Rabat - Standard and Poor’s Ratings confirmed Morocco’s credit rating BBB-/A-3 last Friday due to forecasted improvements in the kingdom’s external and fiscal deficits, according to a new report by Reuters.
Rabat – Standard and Poor’s Ratings confirmed Morocco’s credit rating BBB-/A-3 last Friday due to forecasted improvements in the kingdom’s external and fiscal deficits, according to a new report by Reuters.
The agency said its outlook for the economy looked “stable” as the net-energy importer continues to benefit from two years of low oil prices – unlike its fellow North African petrostates.
S&P also said it was optimistic that public finance reforms would proceed and that current account deficits would see sizeable reductions.
The biggest point of concern remained the economy’s vulnerability to volatilities in the agricultural sector, which employs nearly 40 percent of the Moroccan workforce.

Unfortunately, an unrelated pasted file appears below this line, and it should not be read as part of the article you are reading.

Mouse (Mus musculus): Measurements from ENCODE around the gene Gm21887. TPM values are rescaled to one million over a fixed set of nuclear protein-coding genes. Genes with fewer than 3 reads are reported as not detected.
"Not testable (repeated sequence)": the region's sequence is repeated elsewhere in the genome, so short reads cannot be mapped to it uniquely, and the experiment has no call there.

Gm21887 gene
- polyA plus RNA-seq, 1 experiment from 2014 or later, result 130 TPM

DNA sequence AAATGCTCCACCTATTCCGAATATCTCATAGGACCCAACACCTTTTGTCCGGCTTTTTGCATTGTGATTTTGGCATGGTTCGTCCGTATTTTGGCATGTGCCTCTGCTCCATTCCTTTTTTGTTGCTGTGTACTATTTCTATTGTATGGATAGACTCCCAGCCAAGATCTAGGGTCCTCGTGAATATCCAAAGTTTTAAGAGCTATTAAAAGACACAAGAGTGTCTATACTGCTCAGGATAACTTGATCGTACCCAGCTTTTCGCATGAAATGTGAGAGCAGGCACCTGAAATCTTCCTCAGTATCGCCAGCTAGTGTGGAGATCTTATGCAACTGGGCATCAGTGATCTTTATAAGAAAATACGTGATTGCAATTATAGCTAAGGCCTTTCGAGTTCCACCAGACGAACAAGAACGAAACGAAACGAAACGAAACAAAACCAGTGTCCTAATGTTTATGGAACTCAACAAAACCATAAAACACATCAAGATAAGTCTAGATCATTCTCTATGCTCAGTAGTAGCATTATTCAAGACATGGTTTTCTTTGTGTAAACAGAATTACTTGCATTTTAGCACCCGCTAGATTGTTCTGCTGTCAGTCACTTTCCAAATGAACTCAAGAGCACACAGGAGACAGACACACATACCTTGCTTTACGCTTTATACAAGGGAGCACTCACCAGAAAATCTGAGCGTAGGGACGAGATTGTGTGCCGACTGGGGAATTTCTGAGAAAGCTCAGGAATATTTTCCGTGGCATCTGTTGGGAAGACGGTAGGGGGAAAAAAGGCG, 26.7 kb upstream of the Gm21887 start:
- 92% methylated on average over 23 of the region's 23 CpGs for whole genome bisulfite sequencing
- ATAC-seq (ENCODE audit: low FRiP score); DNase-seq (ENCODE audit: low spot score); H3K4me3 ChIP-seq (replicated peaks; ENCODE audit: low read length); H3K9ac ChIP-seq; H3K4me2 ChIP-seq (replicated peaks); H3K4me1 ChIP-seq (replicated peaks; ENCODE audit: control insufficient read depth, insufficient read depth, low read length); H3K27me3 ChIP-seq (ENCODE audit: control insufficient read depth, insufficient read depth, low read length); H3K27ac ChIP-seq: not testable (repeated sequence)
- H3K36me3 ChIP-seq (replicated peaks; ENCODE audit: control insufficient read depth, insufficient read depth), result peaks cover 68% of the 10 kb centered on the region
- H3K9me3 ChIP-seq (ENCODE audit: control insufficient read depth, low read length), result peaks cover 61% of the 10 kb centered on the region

Last month, Moody’s released a report that stated it expected Morocco’s banks to remain profitable due to stable funding and the country’s “sound” economy, despite the high credit risk they face.
“Nonperforming loans (NPLs) for Moroccan banks have increased to 7.7% of gross loans as of Q1 2016, but we expect them to stabilize,” says Olivier Panis, a Vice President and Senior Credit Officer at Moody’s. “Retail sector NPLs have already stabilized at around 8.1% as of Q1 2016 and reducing share of doubtful and watch list loans points to a slowing trend in NPL formation.”
Cheap sources of fuel, as well as a growing reserve of hard currency, a rise in foreign direct investment, and a marked increase in remittances, have prevented the national budget from tanking in 2016, despite troubles in the agricultural sector in the first half of the year.
In April, weak agricultural output caused by the absence of rainfall led S&P to halve its expectations for economic growth in Morocco for 2016 from 4.5 percent to less than two percent.